Katie Ferraro, MPH, RD, CDE
Regardless of your area of teaching expertise, most educators would agree that a student’s likelihood of mastering a new subject is cemented in the earliest weeks of a class. Those students who really “get” the fundamentals will build a solid knowledge foundation, while those who struggle with the initial concepts will likely struggle throughout the entirety of the course. In teaching nutrition science, my colleagues and I often grapple with how to bring some of the more mundane core concepts of our subject matter to life in exciting and memorable ways for students.
When introducing students to the science of nutrition, it seems there is an endless parade of antiquated acronyms, complicated mathematical concepts and dreary government guidelines for instructors to slog through. Although these fundamental concepts are essential to the understanding of how foods function in our bodies, keeping students engaged – and enrolled – in these initial dark days can be a challenge. That is exactly why in recent years I have sought to incorporate interactive online tools that direct the learning experience of nutrition back on the individuals that students know the best…themselves!
Now there’s no doubt about it – students, like most human beings, love to talk about themselves. I’ve found that if I can keep the student engaged in the initial nutrition concepts by learning how they apply not just to a “general, healthy population” but to their direct, individual selves, I can keep them engaged long enough to get through the initial challenges of mastering the science of nutrition. What follows are a few of my favorite online, interactive tools that help engage students with the material in an Introduction to Nutrition Science course:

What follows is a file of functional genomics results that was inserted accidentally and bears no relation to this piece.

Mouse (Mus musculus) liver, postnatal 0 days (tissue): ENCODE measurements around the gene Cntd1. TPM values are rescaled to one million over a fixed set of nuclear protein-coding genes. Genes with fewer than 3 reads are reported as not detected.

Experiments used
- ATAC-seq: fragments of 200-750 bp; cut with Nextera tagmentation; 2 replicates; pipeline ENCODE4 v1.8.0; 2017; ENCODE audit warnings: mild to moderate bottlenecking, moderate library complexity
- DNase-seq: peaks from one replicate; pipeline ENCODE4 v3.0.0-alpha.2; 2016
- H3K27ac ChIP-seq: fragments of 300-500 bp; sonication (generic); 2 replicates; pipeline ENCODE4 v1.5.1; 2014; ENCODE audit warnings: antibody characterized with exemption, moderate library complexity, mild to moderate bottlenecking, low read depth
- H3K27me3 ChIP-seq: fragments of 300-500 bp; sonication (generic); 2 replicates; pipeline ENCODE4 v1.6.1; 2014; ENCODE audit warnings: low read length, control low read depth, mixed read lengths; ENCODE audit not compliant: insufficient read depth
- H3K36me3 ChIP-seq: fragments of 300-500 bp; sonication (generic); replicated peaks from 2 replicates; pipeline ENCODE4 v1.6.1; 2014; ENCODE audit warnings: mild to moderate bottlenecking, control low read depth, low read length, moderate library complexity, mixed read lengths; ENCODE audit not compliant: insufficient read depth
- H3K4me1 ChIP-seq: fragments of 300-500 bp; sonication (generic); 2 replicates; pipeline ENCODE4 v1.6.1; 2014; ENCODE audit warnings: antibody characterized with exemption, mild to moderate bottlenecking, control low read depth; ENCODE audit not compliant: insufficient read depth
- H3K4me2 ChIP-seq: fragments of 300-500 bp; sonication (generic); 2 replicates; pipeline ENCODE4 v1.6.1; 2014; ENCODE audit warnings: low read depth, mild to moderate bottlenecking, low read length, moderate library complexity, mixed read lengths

The dreaded Dietary Reference Intakes (DRIs) are a set of evidence-based nutrient recommendations for individuals in a variety of age and gender groups. They’re challenging to teach due to the slew of acronyms they accompany,
the inherently tedious nature of interpreting government tables, and confusing units of measurement for students who may not be familiar with grams vs. micrograms vs. milligrams. But students need to understand how the DRIs set the stage for a thorough understanding of human nutrition and nutrient study, so master them we must. And how to get tables of numbers to come to life? Turn them back on the student. The Interactive DRI for Healthcare Professionals is an online tool from the US Department of Agriculture’s Food and Nutrition Education Information Center. Although it is intended for healthcare professionals, it is appropriate for nutrition students as well. Students enter their own information (gender, age, height, weight and activity level) and create a personalized report to calculate their body mass index, daily calorie needs and minimum required values of macronutrients and micronutrients.
Once they have created their report, a scavenger-hunt type of exercise can be created to get them to compare the numbers on their personalized report to the values found in their specific age and gender groups in the DRI tables. The Interactive DRI for Healthcare Professionals tool can be found online at http://fnic.nal.usda.gov/fnic/interactiveDRI/.